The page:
Super nerds need love…and they also need brand strategy with a marketing hand.  




    The Biggest Problem For SMBs.


    Small businesses need to think small but they don’t. Retail businesses tend to focus more, though not all of them. (A friend started up a deli and hedged his bet by putting in pizza oven.) Business-to-business organizations are notorious for lacking focus. The easiest way to see this is to visit their websites. Sometimes you can read the home page and the About Section and still can’t tell what they do. What the hell does a “collaboration company” sell? How about a “communications company?” These descriptors suffer from broad taxonomy.

    The opposite of the too-broad-to-be-meaningful approach is the “10 pound bag” approach. Rather than focus, these SMBs over-focus, over-explain. So a benefits company also becomes a financial services, wealth management, property and casualty coverage and retirement and executive plan company.

    The anecdote to this is what I call the Is-Does. What a company Is and what it Does. One simple statement of product and benefit. If you can’t get your Is-Does right, you need to find someone who can. And don’t expect a web development company to do it. Or an SEO company. They get paid by the pixel. They make more money the less articulate you are.

    Focus and articulation is a small or mid-size company’s best friend. Especially on the web. Insert your Yogi Berra quote hear. Get the Is-Does right and you have a great beginning.





    Insure Product Meaning


    Yesterday I Tweeted the question “Does anyone know what the Discount Double Check is?” Everyone has heard of it; it’s all over TV.  Especially on NFL football. Aaron Rodger’s who mimes putting on a championship belt after touchdowns has sold the little dance to Allstate Insurance who has paired it with some double check insurance option and uses that as a differentiator.  I’m so interested in the humor (or lack of it), I’ve yet to figure out what the product feature means. Perhaps you do. What are we double checking and how does it work?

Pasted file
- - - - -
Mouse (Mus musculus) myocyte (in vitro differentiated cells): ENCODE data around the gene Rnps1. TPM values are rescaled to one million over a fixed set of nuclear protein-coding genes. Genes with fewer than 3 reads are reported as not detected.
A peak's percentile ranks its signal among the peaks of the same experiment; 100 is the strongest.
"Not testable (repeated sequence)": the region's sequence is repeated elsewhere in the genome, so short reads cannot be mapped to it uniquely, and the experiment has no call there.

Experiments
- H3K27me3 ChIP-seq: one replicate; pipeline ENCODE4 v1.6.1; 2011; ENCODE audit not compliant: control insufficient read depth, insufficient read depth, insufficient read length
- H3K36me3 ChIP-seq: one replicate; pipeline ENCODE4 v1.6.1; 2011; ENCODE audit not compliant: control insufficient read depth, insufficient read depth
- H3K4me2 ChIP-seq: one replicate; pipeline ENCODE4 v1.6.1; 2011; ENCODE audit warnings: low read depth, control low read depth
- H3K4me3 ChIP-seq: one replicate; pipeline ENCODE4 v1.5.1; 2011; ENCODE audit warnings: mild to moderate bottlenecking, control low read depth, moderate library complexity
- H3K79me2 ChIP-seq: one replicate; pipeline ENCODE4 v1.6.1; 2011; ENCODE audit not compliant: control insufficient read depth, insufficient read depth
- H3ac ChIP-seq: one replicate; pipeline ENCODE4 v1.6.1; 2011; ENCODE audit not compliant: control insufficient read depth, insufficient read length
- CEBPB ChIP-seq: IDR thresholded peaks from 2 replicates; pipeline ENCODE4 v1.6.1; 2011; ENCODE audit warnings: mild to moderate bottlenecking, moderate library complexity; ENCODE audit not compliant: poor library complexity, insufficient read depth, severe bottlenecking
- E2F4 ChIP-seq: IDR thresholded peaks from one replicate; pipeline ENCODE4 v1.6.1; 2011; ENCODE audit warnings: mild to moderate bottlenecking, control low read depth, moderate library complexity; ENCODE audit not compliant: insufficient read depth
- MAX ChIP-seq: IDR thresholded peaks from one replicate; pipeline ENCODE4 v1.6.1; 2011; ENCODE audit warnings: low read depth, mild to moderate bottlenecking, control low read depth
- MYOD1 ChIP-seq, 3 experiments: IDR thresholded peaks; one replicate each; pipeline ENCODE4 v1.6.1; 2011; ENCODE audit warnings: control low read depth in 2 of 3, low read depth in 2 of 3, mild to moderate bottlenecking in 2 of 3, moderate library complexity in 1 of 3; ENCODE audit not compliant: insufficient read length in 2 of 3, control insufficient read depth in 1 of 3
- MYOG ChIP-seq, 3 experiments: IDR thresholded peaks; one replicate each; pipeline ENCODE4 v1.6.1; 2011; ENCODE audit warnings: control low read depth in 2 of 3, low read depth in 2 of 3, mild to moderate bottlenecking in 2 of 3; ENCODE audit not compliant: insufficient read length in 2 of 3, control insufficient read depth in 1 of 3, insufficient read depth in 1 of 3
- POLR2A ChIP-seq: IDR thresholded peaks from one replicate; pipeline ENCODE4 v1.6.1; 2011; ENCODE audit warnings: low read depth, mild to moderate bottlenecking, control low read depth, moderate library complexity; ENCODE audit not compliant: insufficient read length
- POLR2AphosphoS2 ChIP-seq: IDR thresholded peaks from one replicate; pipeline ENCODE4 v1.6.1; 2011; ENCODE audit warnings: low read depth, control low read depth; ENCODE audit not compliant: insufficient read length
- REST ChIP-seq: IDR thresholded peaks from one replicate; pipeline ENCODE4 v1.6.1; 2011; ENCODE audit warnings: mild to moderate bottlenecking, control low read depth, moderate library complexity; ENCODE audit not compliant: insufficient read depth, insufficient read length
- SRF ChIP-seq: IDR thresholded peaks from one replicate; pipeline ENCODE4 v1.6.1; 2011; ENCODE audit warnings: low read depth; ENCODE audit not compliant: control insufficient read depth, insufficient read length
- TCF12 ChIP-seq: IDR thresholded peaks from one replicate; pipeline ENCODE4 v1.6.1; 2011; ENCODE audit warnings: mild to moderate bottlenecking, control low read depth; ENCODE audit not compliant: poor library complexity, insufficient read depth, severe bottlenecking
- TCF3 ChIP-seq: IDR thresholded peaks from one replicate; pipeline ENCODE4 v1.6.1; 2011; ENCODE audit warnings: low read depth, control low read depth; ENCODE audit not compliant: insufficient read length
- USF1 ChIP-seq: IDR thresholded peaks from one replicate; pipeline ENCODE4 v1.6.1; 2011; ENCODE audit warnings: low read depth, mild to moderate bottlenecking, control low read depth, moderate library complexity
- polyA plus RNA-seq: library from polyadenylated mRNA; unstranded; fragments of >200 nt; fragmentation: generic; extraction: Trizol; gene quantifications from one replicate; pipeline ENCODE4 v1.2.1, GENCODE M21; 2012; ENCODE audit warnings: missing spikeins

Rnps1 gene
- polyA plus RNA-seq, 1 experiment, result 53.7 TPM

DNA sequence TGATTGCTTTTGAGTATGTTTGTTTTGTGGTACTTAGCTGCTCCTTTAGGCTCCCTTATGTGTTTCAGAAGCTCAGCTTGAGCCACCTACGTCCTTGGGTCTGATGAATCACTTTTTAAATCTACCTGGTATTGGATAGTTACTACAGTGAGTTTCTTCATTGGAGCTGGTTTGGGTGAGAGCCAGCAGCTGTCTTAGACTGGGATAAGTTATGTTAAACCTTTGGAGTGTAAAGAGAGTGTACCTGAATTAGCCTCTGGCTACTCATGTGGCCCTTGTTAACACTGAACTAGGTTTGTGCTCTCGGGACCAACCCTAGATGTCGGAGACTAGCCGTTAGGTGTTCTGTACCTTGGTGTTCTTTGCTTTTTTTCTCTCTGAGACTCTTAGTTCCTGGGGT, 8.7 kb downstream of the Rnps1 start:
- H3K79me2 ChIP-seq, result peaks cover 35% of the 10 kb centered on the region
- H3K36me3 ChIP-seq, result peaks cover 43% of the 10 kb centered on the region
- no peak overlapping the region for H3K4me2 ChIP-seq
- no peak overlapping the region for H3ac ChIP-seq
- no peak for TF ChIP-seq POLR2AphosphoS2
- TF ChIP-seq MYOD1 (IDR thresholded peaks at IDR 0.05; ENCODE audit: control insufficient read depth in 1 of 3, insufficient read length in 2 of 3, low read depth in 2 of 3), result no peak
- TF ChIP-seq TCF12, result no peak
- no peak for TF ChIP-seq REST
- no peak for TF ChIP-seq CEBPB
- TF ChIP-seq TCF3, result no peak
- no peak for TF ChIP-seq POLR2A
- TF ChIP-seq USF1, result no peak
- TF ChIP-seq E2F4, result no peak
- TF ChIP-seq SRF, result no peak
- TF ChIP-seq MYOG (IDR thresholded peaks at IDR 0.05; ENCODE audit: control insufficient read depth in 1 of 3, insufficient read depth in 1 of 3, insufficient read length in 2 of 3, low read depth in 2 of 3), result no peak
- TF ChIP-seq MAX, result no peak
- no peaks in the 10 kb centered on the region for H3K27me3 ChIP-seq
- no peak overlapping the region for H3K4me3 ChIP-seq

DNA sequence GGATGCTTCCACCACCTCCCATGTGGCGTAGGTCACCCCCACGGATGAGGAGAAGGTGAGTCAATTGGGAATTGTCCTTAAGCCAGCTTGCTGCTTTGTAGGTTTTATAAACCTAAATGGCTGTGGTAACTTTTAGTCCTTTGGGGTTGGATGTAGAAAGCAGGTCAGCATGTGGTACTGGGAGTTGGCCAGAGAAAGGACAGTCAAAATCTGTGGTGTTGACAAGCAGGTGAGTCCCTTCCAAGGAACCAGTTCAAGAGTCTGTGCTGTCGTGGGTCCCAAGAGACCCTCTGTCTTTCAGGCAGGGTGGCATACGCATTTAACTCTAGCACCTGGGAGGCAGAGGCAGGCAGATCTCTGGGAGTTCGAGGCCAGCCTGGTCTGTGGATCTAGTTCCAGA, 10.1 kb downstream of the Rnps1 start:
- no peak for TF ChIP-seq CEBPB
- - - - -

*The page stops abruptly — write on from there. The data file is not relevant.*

It only took AFLAC half a decade to move beyond its quacking name-onic brand device until the advertising explained to customers that AFLAC is insurance that pays out if you are hurt on the job.   

    In both cases we knew what the company IS but not what the product DOES. They both fail the Is-Does test. The first test of marketers, and I know it sounds fundamental and silly, is to get the Is-Does out of the way. So all you self-described lifestyle brands out there, that’s way too inside baseball. It’s too markobabble. Get your Is-Does right.



    The Great CPG Data Dilemma.


    Data drives marketing. The most important data is sales. Duh. Always start with sales: daily, weekly, monthly, annual, forward and back. Data on purchase clusters, purchase frequency, bundling and demographics provide a wealth of insight, especially when compared to key competitors. One can look at dollars or units, regions, sales tied to marketing investments, both on and off-line.  However, as the data gets more complicated and pervasive, the sources require greater scrutiny.  How the data is classified and arranged is critical.  Consumer product data from Mitel and Euromonitor International aren’t always organized the same way and even when done so don’t always agree.

    The next problem happens when marketers cloudy-up the waters by making hybrid products.  Can a beverage be a carbonated soft drink and water at the same time? (Ice, for instance?) Is a frozen, ready-to-bake cookie clssified as a frozen dessert or cookie? Many are these data dilemmas. It’s troubling. And if the data companies don’t know how to classify a product it’s likely consumers are having similar trouble.


    Enter the Is-Does. What a product is and what a product does.  The Is is different from the Does.  The iPhone is a phone. Some product marketers don’t get the Is and it can be staggering – especially for startups. And the data dilemma is only making this phenomenon worse. So get your Is-Does right first and the data will follow.